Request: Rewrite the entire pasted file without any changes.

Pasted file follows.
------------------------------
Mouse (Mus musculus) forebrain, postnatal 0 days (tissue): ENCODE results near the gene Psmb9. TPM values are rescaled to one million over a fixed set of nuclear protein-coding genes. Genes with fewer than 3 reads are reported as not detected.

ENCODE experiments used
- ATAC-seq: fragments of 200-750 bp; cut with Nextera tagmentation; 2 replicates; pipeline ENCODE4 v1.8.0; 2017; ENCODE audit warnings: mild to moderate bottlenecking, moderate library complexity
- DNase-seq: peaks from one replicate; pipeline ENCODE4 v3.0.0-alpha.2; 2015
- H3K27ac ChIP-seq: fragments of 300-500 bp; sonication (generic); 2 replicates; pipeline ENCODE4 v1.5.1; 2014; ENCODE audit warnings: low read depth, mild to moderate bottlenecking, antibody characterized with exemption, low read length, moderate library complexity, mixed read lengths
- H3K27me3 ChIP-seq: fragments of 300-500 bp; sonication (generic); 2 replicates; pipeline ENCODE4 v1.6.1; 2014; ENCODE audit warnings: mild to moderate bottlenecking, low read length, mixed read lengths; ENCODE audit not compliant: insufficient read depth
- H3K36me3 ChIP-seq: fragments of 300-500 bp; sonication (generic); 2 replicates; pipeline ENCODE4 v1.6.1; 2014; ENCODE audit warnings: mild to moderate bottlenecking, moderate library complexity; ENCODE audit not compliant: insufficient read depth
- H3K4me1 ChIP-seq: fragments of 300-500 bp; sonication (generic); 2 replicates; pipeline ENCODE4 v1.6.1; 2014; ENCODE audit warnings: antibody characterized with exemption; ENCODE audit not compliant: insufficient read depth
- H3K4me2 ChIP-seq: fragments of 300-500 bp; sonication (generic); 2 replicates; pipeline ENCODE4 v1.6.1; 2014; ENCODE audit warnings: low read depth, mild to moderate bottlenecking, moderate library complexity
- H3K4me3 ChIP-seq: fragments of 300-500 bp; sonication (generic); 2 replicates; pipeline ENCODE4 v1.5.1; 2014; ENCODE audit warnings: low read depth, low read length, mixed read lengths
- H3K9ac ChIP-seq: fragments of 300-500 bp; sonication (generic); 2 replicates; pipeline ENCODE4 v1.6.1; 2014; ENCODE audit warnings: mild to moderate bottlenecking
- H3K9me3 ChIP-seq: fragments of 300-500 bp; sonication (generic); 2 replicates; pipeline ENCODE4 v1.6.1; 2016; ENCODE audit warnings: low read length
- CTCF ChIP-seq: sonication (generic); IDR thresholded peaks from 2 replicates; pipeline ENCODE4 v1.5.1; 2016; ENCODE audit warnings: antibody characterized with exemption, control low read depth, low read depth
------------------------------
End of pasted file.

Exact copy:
Mouse (Mus musculus) forebrain, postnatal 0 days (tissue): ENCODE results near the gene Psmb9. TPM values are rescaled to one million over a fixed set of nuclear protein-coding genes. Genes with fewer than 3 reads are reported as not detected.

ENCODE experiments used
- ATAC-seq: fragments of 200-750 bp; cut with Nextera tagmentation; 2 replicates; pipeline ENCODE4 v1.8.0; 2017; ENCODE audit warnings: mild to moderate bottlenecking, moderate library complexity
- DNase-seq: peaks from one replicate; pipeline ENCODE4 v3.0.0-alpha.2; 2015
- H3K27ac ChIP-seq: fragments of 300-500 bp; sonication (generic); 2 replicates; pipeline ENCODE4 v1.5.1; 2014; ENCODE audit warnings: low read depth, mild to moderate bottlenecking, antibody characterized with exemption, low read length, moderate library complexity, mixed read lengths
- H3K27me3 ChIP-seq: fragments of 300-500 bp; sonication (generic); 2 replicates; pipeline ENCODE4 v1.6.1; 2014; ENCODE audit warnings: mild to moderate bottlenecking, low read length, mixed read lengths; ENCODE audit not compliant: insufficient read depth
- H3K36me3 ChIP-seq: fragments of 300-500 bp; sonication (generic); 2 replicates; pipeline ENCODE4 v1.6.1; 2014; ENCODE audit warnings: mild to moderate bottlenecking, moderate library complexity; ENCODE audit not compliant: insufficient read depth
- H3K4me1 ChIP-seq: fragments of 300-500 bp; sonication (generic); 2 replicates; pipeline ENCODE4 v1.6.1; 2014; ENCODE audit warnings: antibody characterized with exemption; ENCODE audit not compliant: insufficient read depth
- H3K4me2 ChIP-seq: fragments of 300-500 bp; sonication (generic); 2 replicates; pipeline ENCODE4 v1.6.1; 2014; ENCODE audit warnings: low read depth, mild to moderate bottlenecking, moderate library complexity
- H3K4me3 ChIP-seq: fragments of 300-500 bp; sonication (generic); 2 replicates; pipeline ENCODE4 v1.5.1; 2014; ENCODE audit warnings: low read depth, low read length, mixed read lengths
- H3K9ac ChIP-seq: fragments of 300-500 bp; sonication (generic); 2 replicates; pipeline ENCODE4 v1.6.1; 2014; ENCODE audit warnings: mild to moderate bottlenecking
- H3K9me3 ChIP-seq: fragments of 300-500 bp; sonication (generic); 2 replicates; pipeline ENCODE4 v1.6.1; 2016; ENCODE audit warnings: low read length
- CTCF ChIP-seq: sonication (generic); IDR thresholded peaks from 2 replicates; pipeline ENCODE4 v1.5.1; 2016; ENCODE audit warnings: antibody characterized with exemption, control low read depth, low read depth